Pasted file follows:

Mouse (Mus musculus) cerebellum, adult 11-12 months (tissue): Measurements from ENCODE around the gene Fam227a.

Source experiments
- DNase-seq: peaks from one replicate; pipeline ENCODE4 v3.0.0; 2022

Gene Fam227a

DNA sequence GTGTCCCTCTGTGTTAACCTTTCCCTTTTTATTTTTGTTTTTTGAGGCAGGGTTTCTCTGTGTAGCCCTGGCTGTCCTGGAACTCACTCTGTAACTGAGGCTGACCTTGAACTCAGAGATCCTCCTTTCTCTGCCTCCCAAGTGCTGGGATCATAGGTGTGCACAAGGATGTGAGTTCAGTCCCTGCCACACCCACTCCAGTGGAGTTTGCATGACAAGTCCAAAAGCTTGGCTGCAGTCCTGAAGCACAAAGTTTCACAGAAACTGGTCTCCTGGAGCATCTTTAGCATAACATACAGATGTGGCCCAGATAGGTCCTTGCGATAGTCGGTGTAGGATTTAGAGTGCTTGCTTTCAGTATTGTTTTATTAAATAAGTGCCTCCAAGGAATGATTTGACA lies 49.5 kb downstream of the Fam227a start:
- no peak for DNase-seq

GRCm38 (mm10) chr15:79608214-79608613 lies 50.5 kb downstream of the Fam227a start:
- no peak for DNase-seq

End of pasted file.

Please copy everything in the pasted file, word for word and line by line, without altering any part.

Mouse (Mus musculus) cerebellum, adult 11-12 months (tissue): Measurements from ENCODE around the gene Fam227a.

Source experiments
- DNase-seq: peaks from one replicate; pipeline ENCODE4 v3.0.0; 2022

Gene Fam227a

DNA sequence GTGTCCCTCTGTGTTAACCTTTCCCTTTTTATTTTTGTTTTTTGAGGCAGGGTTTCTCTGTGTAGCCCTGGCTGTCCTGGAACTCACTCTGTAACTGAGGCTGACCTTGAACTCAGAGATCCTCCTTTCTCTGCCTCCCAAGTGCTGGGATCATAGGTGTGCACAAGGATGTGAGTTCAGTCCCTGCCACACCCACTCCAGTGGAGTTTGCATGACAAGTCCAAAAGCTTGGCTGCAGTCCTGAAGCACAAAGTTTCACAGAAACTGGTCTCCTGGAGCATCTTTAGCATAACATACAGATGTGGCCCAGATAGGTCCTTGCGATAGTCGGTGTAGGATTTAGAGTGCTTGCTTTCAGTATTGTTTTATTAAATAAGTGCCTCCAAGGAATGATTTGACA lies 49.5 kb downstream of the Fam227a start:
- no peak for DNase-seq

GRCm38 (mm10) chr15:79608214-79608613 lies 50.5 kb downstream of the Fam227a start:
- no peak for DNase-seq